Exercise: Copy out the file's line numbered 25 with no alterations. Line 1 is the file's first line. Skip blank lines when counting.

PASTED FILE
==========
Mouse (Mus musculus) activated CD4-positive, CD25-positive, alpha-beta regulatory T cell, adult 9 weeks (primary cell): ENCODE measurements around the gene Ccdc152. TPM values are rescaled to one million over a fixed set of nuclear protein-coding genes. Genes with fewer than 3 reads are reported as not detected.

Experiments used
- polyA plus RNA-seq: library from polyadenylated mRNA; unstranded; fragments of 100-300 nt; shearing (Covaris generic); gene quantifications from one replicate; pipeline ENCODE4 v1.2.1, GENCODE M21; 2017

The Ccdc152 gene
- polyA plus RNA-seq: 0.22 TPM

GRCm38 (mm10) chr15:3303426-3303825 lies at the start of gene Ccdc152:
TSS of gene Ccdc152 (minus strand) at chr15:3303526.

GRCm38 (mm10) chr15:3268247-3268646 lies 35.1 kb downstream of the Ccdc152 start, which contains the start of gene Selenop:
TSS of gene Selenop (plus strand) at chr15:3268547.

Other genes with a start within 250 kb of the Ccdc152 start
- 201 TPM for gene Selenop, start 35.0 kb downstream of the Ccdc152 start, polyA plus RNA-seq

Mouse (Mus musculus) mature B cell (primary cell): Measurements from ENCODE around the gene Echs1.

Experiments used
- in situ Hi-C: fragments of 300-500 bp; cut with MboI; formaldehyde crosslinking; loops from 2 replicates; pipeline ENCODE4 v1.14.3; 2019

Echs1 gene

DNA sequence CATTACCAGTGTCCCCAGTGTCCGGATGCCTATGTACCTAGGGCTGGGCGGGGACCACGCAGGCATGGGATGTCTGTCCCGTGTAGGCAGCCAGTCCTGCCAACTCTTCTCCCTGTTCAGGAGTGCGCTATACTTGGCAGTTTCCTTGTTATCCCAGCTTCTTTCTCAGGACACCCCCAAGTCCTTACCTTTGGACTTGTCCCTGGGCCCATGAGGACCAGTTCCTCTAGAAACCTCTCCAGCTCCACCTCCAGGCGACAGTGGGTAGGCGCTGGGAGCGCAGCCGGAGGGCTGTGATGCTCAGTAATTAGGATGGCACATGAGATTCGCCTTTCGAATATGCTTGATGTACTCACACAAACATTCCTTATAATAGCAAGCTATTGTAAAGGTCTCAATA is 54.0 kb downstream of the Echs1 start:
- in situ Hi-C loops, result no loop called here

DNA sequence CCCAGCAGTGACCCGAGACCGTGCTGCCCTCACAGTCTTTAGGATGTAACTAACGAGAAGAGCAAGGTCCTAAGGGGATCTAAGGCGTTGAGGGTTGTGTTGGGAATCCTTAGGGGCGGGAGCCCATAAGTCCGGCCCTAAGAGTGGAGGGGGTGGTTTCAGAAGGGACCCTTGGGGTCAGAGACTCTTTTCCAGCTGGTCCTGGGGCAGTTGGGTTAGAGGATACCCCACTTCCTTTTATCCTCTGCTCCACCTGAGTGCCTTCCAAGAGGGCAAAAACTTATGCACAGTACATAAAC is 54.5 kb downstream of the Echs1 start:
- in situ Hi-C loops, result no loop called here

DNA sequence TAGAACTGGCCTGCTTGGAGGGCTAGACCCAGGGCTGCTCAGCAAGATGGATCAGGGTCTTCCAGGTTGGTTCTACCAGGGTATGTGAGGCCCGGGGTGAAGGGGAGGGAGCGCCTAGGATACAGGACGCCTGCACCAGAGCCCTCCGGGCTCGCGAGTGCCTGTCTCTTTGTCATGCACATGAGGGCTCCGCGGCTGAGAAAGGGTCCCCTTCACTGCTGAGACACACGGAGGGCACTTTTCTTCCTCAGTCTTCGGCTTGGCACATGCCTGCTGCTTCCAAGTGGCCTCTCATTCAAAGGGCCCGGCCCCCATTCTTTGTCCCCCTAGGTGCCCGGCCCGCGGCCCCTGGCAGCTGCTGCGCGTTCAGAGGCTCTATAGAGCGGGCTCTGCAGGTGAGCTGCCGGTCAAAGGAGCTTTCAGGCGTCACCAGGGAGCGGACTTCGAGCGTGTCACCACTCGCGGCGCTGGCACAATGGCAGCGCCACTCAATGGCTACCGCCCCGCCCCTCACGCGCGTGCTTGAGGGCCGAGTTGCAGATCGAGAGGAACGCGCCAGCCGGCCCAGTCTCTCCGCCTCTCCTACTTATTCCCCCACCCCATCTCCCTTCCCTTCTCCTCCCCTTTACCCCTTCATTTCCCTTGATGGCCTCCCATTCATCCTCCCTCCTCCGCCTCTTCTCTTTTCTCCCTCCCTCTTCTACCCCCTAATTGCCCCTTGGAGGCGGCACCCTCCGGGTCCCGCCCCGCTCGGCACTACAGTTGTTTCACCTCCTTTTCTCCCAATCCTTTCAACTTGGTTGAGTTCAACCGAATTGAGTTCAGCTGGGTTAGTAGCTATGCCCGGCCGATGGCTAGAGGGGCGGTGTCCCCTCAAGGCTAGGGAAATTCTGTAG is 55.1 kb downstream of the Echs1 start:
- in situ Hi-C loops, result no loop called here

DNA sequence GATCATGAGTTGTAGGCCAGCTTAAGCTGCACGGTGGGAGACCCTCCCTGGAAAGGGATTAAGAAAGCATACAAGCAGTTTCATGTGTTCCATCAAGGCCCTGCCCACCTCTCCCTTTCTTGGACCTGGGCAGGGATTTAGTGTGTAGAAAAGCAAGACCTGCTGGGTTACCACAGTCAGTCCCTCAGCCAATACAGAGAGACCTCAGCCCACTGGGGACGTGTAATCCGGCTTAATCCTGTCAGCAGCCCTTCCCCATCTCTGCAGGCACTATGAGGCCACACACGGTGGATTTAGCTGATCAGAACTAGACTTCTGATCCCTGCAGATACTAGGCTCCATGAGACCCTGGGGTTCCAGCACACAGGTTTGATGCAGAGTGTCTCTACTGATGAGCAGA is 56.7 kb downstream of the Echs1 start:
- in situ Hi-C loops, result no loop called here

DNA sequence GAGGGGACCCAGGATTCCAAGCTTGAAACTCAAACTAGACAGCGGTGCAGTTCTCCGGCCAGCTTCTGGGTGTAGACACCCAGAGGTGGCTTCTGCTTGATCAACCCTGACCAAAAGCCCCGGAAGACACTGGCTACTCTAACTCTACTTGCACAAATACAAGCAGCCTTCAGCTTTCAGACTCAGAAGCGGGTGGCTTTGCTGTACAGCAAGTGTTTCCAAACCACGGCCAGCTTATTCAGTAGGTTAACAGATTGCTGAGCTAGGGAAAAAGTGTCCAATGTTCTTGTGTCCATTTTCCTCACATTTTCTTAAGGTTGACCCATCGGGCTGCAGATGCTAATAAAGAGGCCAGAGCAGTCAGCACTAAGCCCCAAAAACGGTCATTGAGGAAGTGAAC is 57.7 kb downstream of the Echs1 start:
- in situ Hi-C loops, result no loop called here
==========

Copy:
- in situ Hi-C loops, result no loop called here